Book chapters will be unavailable on Saturday 24th August between 8am-12pm BST. This is for essential maintenance which will provide improved performance going forwards. Please accept our apologies for any inconvenience caused.
To send content items to your account,
please confirm that you agree to abide by our usage policies.
If this is the first time you use this feature, you will be asked to authorise Cambridge Core to connect with your account.
Find out more about sending content to .
To send content items to your Kindle, first ensure firstname.lastname@example.org
is added to your Approved Personal Document E-mail List under your Personal Document Settings
on the Manage Your Content and Devices page of your Amazon account. Then enter the ‘name’ part
of your Kindle email address below.
Find out more about sending to your Kindle.
Note you can select to send to either the @free.kindle.com or @kindle.com variations.
‘@free.kindle.com’ emails are free but can only be sent to your device when it is connected to wi-fi.
‘@kindle.com’ emails can be delivered even when you are not connected to wi-fi, but note that service fees apply.
Following publication, errors were discovered in the y-axis labels of the electron and hole concentration plots in the following figure panels: figure 4c, figure 4d, figure 5c, figure 5d, figure 6c, figure 6d, figure 8c and figure 8d. The error does not affect the description, analysis or conclusions. The correct representation of the figure panels are shown here.
Increasing evidence suggests that the presence of mobile ions in perovskite solar cells (PSCs) can cause a current–voltage curve hysteresis. Steady state and transient current–voltage characteristics of a planar metal halide CH3NH3PbI3 PSC are analysed with a drift-diffusion model that accounts for both charge transport and ion vacancy motion. The high ion vacancy density within the perovskite layer gives rise to narrow Debye layers (typical width ~2 nm), adjacent to the interfaces with the transport layers, over which large drops in the electric potential occur and in which significant charge is stored. Large disparities between (I) the width of the Debye layers and that of the perovskite layer (~600 nm) and (II) the ion vacancy density and the charge carrier densities motivate an asymptotic approach to solving the model, while the stiffness of the equations renders standard solution methods unreliable. We derive a simplified surface polarisation model in which the slow ion dynamics are replaced by interfacial (non-linear) capacitances at the perovskite interfaces. Favourable comparison is made between the results of the asymptotic approach and numerical solutions for a realistic cell over a wide range of operating conditions of practical interest.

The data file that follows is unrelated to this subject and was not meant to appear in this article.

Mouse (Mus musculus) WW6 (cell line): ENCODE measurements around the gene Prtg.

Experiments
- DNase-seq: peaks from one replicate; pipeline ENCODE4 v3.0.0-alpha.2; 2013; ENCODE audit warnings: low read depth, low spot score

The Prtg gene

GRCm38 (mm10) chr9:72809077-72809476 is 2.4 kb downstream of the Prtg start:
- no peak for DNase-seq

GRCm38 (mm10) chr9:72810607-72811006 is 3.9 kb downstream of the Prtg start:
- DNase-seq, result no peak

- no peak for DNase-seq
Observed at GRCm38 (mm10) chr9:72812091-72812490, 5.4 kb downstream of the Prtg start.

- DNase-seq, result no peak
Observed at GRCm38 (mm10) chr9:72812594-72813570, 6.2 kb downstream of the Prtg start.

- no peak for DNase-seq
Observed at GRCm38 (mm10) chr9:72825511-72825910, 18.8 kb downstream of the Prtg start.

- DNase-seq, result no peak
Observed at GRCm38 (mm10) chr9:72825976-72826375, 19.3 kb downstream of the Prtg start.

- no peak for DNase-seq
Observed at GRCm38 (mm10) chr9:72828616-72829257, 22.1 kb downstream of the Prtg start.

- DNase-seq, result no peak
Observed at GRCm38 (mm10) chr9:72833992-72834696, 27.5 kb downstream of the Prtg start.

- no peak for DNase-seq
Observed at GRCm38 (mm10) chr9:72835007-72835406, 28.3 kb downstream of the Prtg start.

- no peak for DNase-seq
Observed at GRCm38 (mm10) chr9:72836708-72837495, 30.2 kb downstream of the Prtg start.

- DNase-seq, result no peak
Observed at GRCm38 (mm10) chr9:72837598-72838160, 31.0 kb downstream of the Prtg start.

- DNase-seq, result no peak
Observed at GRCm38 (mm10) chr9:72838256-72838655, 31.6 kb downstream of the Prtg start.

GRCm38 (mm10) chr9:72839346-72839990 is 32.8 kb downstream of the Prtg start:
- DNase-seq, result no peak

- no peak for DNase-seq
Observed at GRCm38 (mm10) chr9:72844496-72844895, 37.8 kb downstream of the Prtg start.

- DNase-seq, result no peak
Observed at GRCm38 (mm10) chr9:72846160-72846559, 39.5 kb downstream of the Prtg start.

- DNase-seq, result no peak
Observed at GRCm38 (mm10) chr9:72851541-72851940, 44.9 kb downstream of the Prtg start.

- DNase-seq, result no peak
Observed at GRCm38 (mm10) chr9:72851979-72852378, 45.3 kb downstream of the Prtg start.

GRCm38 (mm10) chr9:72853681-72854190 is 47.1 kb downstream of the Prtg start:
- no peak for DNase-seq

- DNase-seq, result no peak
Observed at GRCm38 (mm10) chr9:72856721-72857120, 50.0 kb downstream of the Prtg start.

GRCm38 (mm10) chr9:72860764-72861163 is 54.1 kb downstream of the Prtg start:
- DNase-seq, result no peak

We performed a spatial-temporal analysis to assess household risk factors for Ebola virus disease (Ebola) in a remote, severely-affected village. We defined a household as a family's shared living space and a case-household as a household with at least one resident who became a suspect, probable, or confirmed Ebola case from 1 August 2014 to 10 October 2014. We used Geographic Information System (GIS) software to calculate inter-household distances, performed space-time cluster analyses, and developed Generalized Estimating Equations (GEE). Village X consisted of 64 households; 42% of households became case-households over the observation period. Two significant space-time clusters occurred among households in the village; temporal effects outweighed spatial effects. GEE demonstrated that the odds of becoming a case-household increased by 4·0% for each additional person per household (P < 0·02) and 2·6% per day (P < 0·07). An increasing number of persons per household, and to a lesser extent, the passage of time after onset of the outbreak were risk factors for household Ebola acquisition, emphasizing the importance of prompt public health interventions that prioritize the most populated households. Using GIS with GEE can reveal complex spatial-temporal risk factors, which can inform prioritization of response activities in future outbreaks.
Integral field unit spectrographs allow the 2D exploration of the kinematics and stellar populations of galaxies, although they are generally restricted to small fields-of-view. Using the large field-of-view of the DEIMOS multislit spectrograph on Keck and our Stellar Kinematics using Multiple Slits technique, we are able to extract sky-subtracted stellar light spectra to large galactocentric radii. Here, we present a new DEIMOS mask design named SuperSKiMS that explores large spatial scales without sacrificing high spatial sampling. We simulate a set of observations with such a mask design on the nearby galaxy NGC 1023, measuring stellar kinematics and metallicities out to where the galaxy surface brightness is orders of magnitude fainter than the sky. With this technique we also reproduce the results from literature integral field spectroscopy in the innermost galaxy regions. In particular, we use the simulated NGC 1023 kinematics to model its total mass distribution to large radii, obtaining comparable results with those from published integral field unit observation. Finally, from new spectra of NGC 1023, we obtain stellar 2D kinematics and metallicity distributions that show good agreement with integral field spectroscopy results in the overlapping regions. In particular, we do not find a significant offset between our Stellar Kinematics using Multiple Slits and the ATLAS3D stellar velocity dispersion at the same spatial locations.